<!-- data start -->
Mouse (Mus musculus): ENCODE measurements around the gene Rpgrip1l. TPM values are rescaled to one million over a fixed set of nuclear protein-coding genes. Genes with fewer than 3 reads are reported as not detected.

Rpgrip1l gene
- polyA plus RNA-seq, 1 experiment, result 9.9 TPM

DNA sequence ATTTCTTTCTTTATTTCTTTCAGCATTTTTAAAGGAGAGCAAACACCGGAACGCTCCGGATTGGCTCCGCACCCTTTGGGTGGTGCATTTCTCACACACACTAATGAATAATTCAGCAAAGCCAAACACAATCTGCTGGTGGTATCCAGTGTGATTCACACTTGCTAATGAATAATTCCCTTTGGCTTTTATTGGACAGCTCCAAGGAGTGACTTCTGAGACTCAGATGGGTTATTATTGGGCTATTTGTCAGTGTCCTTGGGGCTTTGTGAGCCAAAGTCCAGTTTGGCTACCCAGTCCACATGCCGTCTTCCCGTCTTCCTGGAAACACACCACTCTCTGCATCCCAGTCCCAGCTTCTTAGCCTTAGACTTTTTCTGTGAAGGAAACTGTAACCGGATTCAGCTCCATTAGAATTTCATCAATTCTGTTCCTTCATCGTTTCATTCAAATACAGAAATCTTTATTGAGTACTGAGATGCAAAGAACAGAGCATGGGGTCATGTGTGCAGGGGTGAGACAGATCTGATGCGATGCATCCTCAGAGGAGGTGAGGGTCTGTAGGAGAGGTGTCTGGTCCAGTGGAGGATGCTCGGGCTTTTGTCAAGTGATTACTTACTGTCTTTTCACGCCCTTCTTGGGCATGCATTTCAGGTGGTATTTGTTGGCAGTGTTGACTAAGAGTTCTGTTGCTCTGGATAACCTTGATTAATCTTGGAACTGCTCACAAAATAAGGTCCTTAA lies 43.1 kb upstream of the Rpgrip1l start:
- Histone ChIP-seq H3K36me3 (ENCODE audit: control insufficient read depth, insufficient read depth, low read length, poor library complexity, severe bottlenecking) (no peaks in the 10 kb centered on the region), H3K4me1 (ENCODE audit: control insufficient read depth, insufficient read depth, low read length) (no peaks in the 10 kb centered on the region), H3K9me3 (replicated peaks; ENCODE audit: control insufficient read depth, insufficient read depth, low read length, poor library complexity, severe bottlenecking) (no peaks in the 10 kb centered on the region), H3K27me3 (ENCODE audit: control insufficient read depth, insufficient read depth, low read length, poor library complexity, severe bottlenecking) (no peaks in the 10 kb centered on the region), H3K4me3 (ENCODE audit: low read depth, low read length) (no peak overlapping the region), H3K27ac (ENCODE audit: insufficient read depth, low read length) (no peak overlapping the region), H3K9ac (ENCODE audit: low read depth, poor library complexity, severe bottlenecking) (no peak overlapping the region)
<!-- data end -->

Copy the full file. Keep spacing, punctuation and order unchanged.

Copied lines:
Mouse (Mus musculus): ENCODE measurements around the gene Rpgrip1l. TPM values are rescaled to one million over a fixed set of nuclear protein-coding genes. Genes with fewer than 3 reads are reported as not detected.

Rpgrip1l gene
- polyA plus RNA-seq, 1 experiment, result 9.9 TPM

DNA sequence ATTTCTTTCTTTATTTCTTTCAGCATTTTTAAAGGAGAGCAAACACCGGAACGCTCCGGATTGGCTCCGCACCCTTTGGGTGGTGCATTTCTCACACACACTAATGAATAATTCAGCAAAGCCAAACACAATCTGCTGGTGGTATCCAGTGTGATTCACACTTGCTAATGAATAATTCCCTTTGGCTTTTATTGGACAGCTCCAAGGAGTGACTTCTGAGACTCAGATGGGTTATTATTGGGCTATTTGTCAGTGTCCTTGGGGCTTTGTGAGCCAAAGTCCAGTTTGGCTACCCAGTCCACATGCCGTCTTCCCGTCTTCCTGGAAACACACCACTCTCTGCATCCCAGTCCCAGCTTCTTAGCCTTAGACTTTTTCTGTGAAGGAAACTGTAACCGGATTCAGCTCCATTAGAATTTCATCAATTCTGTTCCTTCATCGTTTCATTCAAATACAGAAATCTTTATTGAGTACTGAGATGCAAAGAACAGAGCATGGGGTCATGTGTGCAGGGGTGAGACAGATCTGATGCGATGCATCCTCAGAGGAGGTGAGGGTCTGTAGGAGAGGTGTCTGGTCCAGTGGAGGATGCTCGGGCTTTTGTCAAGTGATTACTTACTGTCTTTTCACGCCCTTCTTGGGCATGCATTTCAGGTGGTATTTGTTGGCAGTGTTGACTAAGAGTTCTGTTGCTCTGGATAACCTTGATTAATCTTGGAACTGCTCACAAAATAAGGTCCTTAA lies 43.1 kb upstream of the Rpgrip1l start:
- Histone ChIP-seq H3K36me3 (ENCODE audit: control insufficient read depth, insufficient read depth, low read length, poor library complexity, severe bottlenecking) (no peaks in the 10 kb centered on the region), H3K4me1 (ENCODE audit: control insufficient read depth, insufficient read depth, low read length) (no peaks in the 10 kb centered on the region), H3K9me3 (replicated peaks; ENCODE audit: control insufficient read depth, insufficient read depth, low read length, poor library complexity, severe bottlenecking) (no peaks in the 10 kb centered on the region), H3K27me3 (ENCODE audit: control insufficient read depth, insufficient read depth, low read length, poor library complexity, severe bottlenecking) (no peaks in the 10 kb centered on the region), H3K4me3 (ENCODE audit: low read depth, low read length) (no peak overlapping the region), H3K27ac (ENCODE audit: insufficient read depth, low read length) (no peak overlapping the region), H3K9ac (ENCODE audit: low read depth, poor library complexity, severe bottlenecking) (no peak overlapping the region)